I don't think it matters whether your ds has ASD or not, but rather you may need to get the school to understand and help your ds or else find a school that will work with him rather than against him.

user789653241 Mon 04-Feb-19 18:23:20

Whether he has asd or not, important thing is for him to get appropriate support.
Working with school to figure out how you and school both can help him is the priority, imo.

Stopwoofing Mon 04-Feb-19 18:31:54

It is a tricky one though as the school’s view is very important in an ASD diagnosis. They observe him with his peer group more than you do. They want the assessment because they want additional support resources for him? I’d think carefully, if the assessment led to extra support it could be worth doing.

ReallyHadEnoughOfThisNow Mon 04-Feb-19 22:04:34

Thanks so much for your replies. Definitely getting the right support for him is the key thing - although he is at a private school, so we'll be paying for any support he gets.

@LIZS - what are the myriad associated conditions? Sorry to be dense. Its just (when googling) ASD doesn't seem to fit him 100%, but I don't know what else to look for.

@carrythecan - that's really useful, thank you for sharing what worked for your son. I do feel with mine that if he could jump a few years to studying at Uni (having dropped all the subjects he finds pointless!) then he'd be absolutely fine). Our sons do sound similar and 'logical to a fault' is a great way to describe mine too. smile I definitely agree that we need to find a school that works 'with him rather than against him' - I hadn't realised that's how I was feeling about the situation with school, but you've summed it up perfectly. sad Did you end up getting a diagnosis for your son and if so did you find it helped?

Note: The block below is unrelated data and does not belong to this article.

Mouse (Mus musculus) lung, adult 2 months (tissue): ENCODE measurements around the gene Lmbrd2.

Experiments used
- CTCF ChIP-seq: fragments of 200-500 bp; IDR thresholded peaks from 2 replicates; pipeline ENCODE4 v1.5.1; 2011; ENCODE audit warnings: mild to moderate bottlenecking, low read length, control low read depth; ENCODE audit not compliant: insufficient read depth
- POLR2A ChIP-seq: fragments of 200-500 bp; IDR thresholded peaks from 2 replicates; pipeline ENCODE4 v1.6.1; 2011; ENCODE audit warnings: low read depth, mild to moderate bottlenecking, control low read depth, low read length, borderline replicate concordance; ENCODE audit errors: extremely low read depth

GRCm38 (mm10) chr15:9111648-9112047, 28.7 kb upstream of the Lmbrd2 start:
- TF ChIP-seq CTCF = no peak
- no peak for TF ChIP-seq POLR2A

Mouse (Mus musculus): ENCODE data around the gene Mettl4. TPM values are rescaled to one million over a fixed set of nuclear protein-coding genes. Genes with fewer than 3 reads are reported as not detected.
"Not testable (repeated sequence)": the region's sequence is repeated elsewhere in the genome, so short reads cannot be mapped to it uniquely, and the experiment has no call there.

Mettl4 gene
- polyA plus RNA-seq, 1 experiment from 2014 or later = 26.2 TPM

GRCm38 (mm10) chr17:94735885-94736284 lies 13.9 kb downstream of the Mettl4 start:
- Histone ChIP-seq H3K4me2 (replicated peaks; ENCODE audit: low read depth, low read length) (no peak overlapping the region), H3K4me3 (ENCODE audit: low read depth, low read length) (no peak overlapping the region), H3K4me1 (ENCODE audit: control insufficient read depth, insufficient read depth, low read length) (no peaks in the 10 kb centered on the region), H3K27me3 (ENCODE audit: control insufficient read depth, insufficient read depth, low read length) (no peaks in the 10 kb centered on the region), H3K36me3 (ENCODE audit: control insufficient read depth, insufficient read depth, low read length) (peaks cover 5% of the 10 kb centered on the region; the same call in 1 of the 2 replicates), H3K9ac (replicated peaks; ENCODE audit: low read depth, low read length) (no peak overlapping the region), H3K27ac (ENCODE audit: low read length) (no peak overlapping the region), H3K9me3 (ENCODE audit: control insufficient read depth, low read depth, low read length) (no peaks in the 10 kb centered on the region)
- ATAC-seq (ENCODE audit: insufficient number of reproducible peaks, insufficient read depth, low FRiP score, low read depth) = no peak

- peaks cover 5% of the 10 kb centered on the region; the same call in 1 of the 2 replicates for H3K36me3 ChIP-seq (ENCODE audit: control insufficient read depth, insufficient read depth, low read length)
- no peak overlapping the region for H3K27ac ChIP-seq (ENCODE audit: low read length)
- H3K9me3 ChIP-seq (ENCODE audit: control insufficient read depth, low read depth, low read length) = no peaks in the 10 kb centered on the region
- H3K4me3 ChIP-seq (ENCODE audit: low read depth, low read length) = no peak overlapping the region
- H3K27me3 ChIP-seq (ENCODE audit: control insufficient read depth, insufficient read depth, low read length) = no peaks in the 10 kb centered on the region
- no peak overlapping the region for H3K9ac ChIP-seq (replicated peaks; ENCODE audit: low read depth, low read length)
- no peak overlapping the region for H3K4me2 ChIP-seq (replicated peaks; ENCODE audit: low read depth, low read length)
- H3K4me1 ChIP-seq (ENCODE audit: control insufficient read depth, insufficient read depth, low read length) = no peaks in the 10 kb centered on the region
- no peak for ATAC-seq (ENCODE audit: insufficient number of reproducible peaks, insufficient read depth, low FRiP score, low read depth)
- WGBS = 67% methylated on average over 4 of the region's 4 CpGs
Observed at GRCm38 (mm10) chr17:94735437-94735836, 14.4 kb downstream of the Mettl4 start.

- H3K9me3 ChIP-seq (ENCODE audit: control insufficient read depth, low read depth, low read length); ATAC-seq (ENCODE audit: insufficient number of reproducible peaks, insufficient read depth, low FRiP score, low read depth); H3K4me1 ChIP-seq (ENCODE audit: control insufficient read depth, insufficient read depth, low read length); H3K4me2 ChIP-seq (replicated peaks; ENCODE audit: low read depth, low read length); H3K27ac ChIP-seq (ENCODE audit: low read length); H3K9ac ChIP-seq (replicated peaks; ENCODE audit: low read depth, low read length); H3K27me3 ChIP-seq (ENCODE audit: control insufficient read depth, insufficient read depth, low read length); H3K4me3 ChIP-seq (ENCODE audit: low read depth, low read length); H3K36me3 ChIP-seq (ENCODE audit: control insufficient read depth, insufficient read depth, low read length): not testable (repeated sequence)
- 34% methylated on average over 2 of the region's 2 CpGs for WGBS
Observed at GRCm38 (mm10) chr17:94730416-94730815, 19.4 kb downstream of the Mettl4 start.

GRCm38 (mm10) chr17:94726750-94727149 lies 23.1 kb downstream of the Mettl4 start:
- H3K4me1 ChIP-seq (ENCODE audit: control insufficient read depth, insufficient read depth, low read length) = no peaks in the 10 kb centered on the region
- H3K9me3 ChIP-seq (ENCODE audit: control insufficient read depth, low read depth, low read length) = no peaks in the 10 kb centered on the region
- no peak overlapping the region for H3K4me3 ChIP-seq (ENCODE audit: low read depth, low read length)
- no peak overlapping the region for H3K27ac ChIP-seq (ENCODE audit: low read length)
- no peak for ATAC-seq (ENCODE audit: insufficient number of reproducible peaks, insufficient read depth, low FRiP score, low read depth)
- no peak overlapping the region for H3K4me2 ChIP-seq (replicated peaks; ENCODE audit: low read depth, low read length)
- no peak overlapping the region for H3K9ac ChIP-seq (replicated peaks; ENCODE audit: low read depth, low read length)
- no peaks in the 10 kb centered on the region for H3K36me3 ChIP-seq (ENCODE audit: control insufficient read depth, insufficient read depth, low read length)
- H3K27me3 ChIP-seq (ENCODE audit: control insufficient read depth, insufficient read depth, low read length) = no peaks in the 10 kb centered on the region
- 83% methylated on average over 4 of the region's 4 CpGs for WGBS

We will be seeing a psych over the next few months, so I guess they'll help work out whats going on... I just wonder at what point "being bright so able to argue your point" becomes seen as an issue that needs diagnosing.

moominmomma1234 Mon 04-Feb-19 22:06:24

this reminds me of my nephew. At 10 yr old his school advised ASD assessment for v similar reasons to yours. I did laugh when he was given some homework - 'write a sentence beginning with 'I can't believe....'
he wrote 'I can't believe I have to do this' ...

anyway the ASD assessment didn't score him high enough and they said he does have ASD traits but not enough for a diagnoses but if any issues arise in the future it can be looked at again... he is 13 now and at high school - his difficulties are becoming more apparent and school have advised another ASD assessment.

so maybe you could go through the assessment and see what the experts have to say about him.